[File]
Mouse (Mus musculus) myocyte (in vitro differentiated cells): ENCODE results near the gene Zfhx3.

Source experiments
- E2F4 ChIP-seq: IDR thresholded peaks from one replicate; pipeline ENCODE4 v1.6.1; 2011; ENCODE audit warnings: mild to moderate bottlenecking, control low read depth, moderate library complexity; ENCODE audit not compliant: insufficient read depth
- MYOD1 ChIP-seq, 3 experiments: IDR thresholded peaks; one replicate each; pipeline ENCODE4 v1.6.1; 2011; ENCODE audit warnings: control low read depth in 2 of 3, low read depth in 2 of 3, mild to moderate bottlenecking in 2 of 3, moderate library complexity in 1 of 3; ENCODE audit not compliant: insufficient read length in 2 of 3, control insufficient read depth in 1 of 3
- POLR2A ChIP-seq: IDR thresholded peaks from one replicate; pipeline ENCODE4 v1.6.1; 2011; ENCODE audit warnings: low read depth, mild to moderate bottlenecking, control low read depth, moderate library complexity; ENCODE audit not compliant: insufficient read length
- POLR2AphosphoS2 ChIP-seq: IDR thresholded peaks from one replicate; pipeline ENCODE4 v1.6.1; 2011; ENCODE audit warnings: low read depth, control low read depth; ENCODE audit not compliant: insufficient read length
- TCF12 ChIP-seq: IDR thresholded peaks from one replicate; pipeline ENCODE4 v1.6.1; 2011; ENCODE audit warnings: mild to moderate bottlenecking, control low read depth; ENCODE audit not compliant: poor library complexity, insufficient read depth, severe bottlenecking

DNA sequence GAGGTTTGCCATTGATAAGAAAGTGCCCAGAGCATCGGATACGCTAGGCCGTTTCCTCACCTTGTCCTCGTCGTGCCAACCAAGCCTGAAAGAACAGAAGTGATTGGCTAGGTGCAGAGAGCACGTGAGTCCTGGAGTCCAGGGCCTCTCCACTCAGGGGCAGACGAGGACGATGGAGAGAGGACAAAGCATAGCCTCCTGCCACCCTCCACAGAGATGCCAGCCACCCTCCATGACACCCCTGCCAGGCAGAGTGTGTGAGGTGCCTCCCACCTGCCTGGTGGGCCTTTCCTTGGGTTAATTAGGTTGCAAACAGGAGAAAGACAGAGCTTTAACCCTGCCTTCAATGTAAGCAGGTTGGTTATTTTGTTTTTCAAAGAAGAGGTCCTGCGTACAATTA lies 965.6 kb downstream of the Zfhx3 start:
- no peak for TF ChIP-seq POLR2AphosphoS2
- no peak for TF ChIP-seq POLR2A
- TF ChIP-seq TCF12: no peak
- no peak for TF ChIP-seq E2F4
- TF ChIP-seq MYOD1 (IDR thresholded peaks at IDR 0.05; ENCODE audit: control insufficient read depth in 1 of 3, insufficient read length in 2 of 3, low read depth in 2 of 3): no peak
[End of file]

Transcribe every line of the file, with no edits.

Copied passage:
Mouse (Mus musculus) myocyte (in vitro differentiated cells): ENCODE results near the gene Zfhx3.

Source experiments
- E2F4 ChIP-seq: IDR thresholded peaks from one replicate; pipeline ENCODE4 v1.6.1; 2011; ENCODE audit warnings: mild to moderate bottlenecking, control low read depth, moderate library complexity; ENCODE audit not compliant: insufficient read depth
- MYOD1 ChIP-seq, 3 experiments: IDR thresholded peaks; one replicate each; pipeline ENCODE4 v1.6.1; 2011; ENCODE audit warnings: control low read depth in 2 of 3, low read depth in 2 of 3, mild to moderate bottlenecking in 2 of 3, moderate library complexity in 1 of 3; ENCODE audit not compliant: insufficient read length in 2 of 3, control insufficient read depth in 1 of 3
- POLR2A ChIP-seq: IDR thresholded peaks from one replicate; pipeline ENCODE4 v1.6.1; 2011; ENCODE audit warnings: low read depth, mild to moderate bottlenecking, control low read depth, moderate library complexity; ENCODE audit not compliant: insufficient read length
- POLR2AphosphoS2 ChIP-seq: IDR thresholded peaks from one replicate; pipeline ENCODE4 v1.6.1; 2011; ENCODE audit warnings: low read depth, control low read depth; ENCODE audit not compliant: insufficient read length
- TCF12 ChIP-seq: IDR thresholded peaks from one replicate; pipeline ENCODE4 v1.6.1; 2011; ENCODE audit warnings: mild to moderate bottlenecking, control low read depth; ENCODE audit not compliant: poor library complexity, insufficient read depth, severe bottlenecking

DNA sequence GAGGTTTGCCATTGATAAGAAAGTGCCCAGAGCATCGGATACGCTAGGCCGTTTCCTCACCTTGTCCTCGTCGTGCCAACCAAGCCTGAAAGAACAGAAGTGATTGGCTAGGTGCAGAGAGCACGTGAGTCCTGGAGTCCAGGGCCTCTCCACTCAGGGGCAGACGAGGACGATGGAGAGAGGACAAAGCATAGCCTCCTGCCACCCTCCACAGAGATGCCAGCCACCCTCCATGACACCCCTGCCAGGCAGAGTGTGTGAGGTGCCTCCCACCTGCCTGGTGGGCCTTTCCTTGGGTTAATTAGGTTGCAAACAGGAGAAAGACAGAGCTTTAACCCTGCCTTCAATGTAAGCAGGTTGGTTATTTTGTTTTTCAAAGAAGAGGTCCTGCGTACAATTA lies 965.6 kb downstream of the Zfhx3 start:
- no peak for TF ChIP-seq POLR2AphosphoS2
- no peak for TF ChIP-seq POLR2A
- TF ChIP-seq TCF12: no peak
- no peak for TF ChIP-seq E2F4
- TF ChIP-seq MYOD1 (IDR thresholded peaks at IDR 0.05; ENCODE audit: control insufficient read depth in 1 of 3, insufficient read length in 2 of 3, low read depth in 2 of 3): no peak